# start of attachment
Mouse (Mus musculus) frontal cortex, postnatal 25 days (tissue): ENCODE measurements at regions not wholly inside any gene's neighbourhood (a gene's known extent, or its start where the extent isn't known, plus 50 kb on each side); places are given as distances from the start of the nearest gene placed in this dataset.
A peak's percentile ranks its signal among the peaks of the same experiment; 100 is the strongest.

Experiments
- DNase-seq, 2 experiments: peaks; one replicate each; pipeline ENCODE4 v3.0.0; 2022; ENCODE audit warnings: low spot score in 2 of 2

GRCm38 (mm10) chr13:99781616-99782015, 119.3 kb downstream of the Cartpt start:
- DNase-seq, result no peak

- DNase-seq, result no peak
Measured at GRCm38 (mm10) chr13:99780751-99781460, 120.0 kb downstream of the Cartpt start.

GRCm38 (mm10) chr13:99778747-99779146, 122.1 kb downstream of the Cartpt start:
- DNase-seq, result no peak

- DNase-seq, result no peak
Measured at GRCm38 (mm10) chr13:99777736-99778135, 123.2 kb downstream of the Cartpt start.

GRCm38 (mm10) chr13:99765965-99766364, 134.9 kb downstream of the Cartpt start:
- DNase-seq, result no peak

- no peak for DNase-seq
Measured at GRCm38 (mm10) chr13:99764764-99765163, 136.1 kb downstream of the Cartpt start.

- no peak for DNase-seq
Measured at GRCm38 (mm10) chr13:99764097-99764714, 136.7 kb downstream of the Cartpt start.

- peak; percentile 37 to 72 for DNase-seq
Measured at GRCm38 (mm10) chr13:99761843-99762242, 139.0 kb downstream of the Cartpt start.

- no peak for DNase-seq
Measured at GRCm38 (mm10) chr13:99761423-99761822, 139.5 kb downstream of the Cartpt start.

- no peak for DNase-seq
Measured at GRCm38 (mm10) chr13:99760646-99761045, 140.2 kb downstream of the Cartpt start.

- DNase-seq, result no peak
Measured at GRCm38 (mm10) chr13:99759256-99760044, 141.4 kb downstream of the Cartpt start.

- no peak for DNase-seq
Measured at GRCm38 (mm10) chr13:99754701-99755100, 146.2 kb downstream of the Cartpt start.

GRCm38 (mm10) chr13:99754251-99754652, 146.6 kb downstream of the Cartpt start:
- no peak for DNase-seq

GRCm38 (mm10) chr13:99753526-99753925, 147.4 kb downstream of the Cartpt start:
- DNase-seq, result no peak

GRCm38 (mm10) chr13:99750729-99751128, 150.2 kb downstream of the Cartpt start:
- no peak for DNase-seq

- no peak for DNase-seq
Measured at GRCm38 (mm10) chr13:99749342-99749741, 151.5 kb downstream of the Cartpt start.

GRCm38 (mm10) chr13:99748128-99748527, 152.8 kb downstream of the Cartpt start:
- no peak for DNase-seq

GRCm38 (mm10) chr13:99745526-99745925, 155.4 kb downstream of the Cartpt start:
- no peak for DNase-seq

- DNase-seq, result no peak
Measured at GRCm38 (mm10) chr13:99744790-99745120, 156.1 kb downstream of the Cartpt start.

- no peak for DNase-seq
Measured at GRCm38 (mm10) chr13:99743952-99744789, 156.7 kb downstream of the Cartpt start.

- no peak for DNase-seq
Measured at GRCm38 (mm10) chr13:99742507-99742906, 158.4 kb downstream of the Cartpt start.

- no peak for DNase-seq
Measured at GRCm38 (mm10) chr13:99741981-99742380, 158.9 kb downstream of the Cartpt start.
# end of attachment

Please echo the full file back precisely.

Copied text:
Mouse (Mus musculus) frontal cortex, postnatal 25 days (tissue): ENCODE measurements at regions not wholly inside any gene's neighbourhood (a gene's known extent, or its start where the extent isn't known, plus 50 kb on each side); places are given as distances from the start of the nearest gene placed in this dataset.
A peak's percentile ranks its signal among the peaks of the same experiment; 100 is the strongest.

Experiments
- DNase-seq, 2 experiments: peaks; one replicate each; pipeline ENCODE4 v3.0.0; 2022; ENCODE audit warnings: low spot score in 2 of 2

GRCm38 (mm10) chr13:99781616-99782015, 119.3 kb downstream of the Cartpt start:
- DNase-seq, result no peak

- DNase-seq, result no peak
Measured at GRCm38 (mm10) chr13:99780751-99781460, 120.0 kb downstream of the Cartpt start.

GRCm38 (mm10) chr13:99778747-99779146, 122.1 kb downstream of the Cartpt start:
- DNase-seq, result no peak

- DNase-seq, result no peak
Measured at GRCm38 (mm10) chr13:99777736-99778135, 123.2 kb downstream of the Cartpt start.

GRCm38 (mm10) chr13:99765965-99766364, 134.9 kb downstream of the Cartpt start:
- DNase-seq, result no peak

- no peak for DNase-seq
Measured at GRCm38 (mm10) chr13:99764764-99765163, 136.1 kb downstream of the Cartpt start.

- no peak for DNase-seq
Measured at GRCm38 (mm10) chr13:99764097-99764714, 136.7 kb downstream of the Cartpt start.

- peak; percentile 37 to 72 for DNase-seq
Measured at GRCm38 (mm10) chr13:99761843-99762242, 139.0 kb downstream of the Cartpt start.

- no peak for DNase-seq
Measured at GRCm38 (mm10) chr13:99761423-99761822, 139.5 kb downstream of the Cartpt start.

- no peak for DNase-seq
Measured at GRCm38 (mm10) chr13:99760646-99761045, 140.2 kb downstream of the Cartpt start.

- DNase-seq, result no peak
Measured at GRCm38 (mm10) chr13:99759256-99760044, 141.4 kb downstream of the Cartpt start.

- no peak for DNase-seq
Measured at GRCm38 (mm10) chr13:99754701-99755100, 146.2 kb downstream of the Cartpt start.

GRCm38 (mm10) chr13:99754251-99754652, 146.6 kb downstream of the Cartpt start:
- no peak for DNase-seq

GRCm38 (mm10) chr13:99753526-99753925, 147.4 kb downstream of the Cartpt start:
- DNase-seq, result no peak

GRCm38 (mm10) chr13:99750729-99751128, 150.2 kb downstream of the Cartpt start:
- no peak for DNase-seq

- no peak for DNase-seq
Measured at GRCm38 (mm10) chr13:99749342-99749741, 151.5 kb downstream of the Cartpt start.

GRCm38 (mm10) chr13:99748128-99748527, 152.8 kb downstream of the Cartpt start:
- no peak for DNase-seq

GRCm38 (mm10) chr13:99745526-99745925, 155.4 kb downstream of the Cartpt start:
- no peak for DNase-seq

- DNase-seq, result no peak
Measured at GRCm38 (mm10) chr13:99744790-99745120, 156.1 kb downstream of the Cartpt start.

- no peak for DNase-seq
Measured at GRCm38 (mm10) chr13:99743952-99744789, 156.7 kb downstream of the Cartpt start.

- no peak for DNase-seq
Measured at GRCm38 (mm10) chr13:99742507-99742906, 158.4 kb downstream of the Cartpt start.

- no peak for DNase-seq
Measured at GRCm38 (mm10) chr13:99741981-99742380, 158.9 kb downstream of the Cartpt start.